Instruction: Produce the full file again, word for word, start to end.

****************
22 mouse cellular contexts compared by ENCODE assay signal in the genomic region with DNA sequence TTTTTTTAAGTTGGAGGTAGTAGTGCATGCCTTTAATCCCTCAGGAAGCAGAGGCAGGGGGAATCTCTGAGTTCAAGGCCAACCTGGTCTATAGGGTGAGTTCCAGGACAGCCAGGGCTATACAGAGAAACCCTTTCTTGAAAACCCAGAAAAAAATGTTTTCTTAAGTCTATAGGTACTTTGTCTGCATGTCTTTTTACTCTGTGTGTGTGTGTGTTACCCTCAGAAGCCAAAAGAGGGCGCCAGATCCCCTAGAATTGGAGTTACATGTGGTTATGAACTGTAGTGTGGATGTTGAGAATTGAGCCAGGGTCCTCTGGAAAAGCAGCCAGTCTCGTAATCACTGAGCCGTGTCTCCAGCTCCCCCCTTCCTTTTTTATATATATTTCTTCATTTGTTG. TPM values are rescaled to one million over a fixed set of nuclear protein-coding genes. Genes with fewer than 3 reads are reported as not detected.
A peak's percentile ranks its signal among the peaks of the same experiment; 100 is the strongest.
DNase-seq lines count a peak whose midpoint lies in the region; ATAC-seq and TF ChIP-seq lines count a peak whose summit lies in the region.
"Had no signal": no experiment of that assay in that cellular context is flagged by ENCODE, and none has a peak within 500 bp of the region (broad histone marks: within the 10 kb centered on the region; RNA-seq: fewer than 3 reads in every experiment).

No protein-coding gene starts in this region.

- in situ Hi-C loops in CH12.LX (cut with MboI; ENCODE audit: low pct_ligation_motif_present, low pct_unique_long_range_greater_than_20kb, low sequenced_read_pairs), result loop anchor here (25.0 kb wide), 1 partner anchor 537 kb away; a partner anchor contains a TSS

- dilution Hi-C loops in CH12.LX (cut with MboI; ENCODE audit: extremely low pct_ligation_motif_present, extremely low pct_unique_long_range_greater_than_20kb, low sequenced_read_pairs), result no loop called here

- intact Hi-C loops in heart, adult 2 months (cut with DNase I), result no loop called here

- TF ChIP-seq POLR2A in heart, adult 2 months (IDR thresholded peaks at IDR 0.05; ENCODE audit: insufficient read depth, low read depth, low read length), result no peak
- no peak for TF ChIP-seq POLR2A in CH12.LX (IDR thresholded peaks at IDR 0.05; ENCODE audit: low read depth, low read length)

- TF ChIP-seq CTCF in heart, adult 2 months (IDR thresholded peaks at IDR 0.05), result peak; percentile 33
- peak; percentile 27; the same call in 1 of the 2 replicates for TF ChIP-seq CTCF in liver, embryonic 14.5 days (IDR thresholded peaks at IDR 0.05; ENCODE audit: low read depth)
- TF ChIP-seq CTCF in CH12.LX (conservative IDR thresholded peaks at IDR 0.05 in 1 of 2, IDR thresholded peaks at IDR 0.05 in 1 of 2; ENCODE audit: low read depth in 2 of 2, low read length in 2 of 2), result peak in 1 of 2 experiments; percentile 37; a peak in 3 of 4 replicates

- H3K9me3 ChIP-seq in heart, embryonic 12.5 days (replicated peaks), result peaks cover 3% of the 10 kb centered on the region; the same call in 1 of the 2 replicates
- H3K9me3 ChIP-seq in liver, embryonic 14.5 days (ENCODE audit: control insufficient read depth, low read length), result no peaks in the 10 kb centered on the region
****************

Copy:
22 mouse cellular contexts compared by ENCODE assay signal in the genomic region with DNA sequence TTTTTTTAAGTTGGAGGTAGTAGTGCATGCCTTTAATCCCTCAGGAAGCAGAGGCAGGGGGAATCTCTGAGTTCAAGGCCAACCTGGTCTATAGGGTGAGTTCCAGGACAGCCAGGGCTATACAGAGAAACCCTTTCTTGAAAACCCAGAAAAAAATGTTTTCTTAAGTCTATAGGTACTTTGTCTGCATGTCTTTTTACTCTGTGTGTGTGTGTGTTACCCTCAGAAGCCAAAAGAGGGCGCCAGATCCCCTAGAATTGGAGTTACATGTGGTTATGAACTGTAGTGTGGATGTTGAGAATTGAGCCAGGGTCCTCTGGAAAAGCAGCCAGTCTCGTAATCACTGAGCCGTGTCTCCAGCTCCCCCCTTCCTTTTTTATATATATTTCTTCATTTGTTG. TPM values are rescaled to one million over a fixed set of nuclear protein-coding genes. Genes with fewer than 3 reads are reported as not detected.
A peak's percentile ranks its signal among the peaks of the same experiment; 100 is the strongest.
DNase-seq lines count a peak whose midpoint lies in the region; ATAC-seq and TF ChIP-seq lines count a peak whose summit lies in the region.
"Had no signal": no experiment of that assay in that cellular context is flagged by ENCODE, and none has a peak within 500 bp of the region (broad histone marks: within the 10 kb centered on the region; RNA-seq: fewer than 3 reads in every experiment).

No protein-coding gene starts in this region.

- in situ Hi-C loops in CH12.LX (cut with MboI; ENCODE audit: low pct_ligation_motif_present, low pct_unique_long_range_greater_than_20kb, low sequenced_read_pairs), result loop anchor here (25.0 kb wide), 1 partner anchor 537 kb away; a partner anchor contains a TSS

- dilution Hi-C loops in CH12.LX (cut with MboI; ENCODE audit: extremely low pct_ligation_motif_present, extremely low pct_unique_long_range_greater_than_20kb, low sequenced_read_pairs), result no loop called here

- intact Hi-C loops in heart, adult 2 months (cut with DNase I), result no loop called here

- TF ChIP-seq POLR2A in heart, adult 2 months (IDR thresholded peaks at IDR 0.05; ENCODE audit: insufficient read depth, low read depth, low read length), result no peak
- no peak for TF ChIP-seq POLR2A in CH12.LX (IDR thresholded peaks at IDR 0.05; ENCODE audit: low read depth, low read length)

- TF ChIP-seq CTCF in heart, adult 2 months (IDR thresholded peaks at IDR 0.05), result peak; percentile 33
- peak; percentile 27; the same call in 1 of the 2 replicates for TF ChIP-seq CTCF in liver, embryonic 14.5 days (IDR thresholded peaks at IDR 0.05; ENCODE audit: low read depth)
- TF ChIP-seq CTCF in CH12.LX (conservative IDR thresholded peaks at IDR 0.05 in 1 of 2, IDR thresholded peaks at IDR 0.05 in 1 of 2; ENCODE audit: low read depth in 2 of 2, low read length in 2 of 2), result peak in 1 of 2 experiments; percentile 37; a peak in 3 of 4 replicates

- H3K9me3 ChIP-seq in heart, embryonic 12.5 days (replicated peaks), result peaks cover 3% of the 10 kb centered on the region; the same call in 1 of the 2 replicates
- H3K9me3 ChIP-seq in liver, embryonic 14.5 days (ENCODE audit: control insufficient read depth, low read length), result no peaks in the 10 kb centered on the region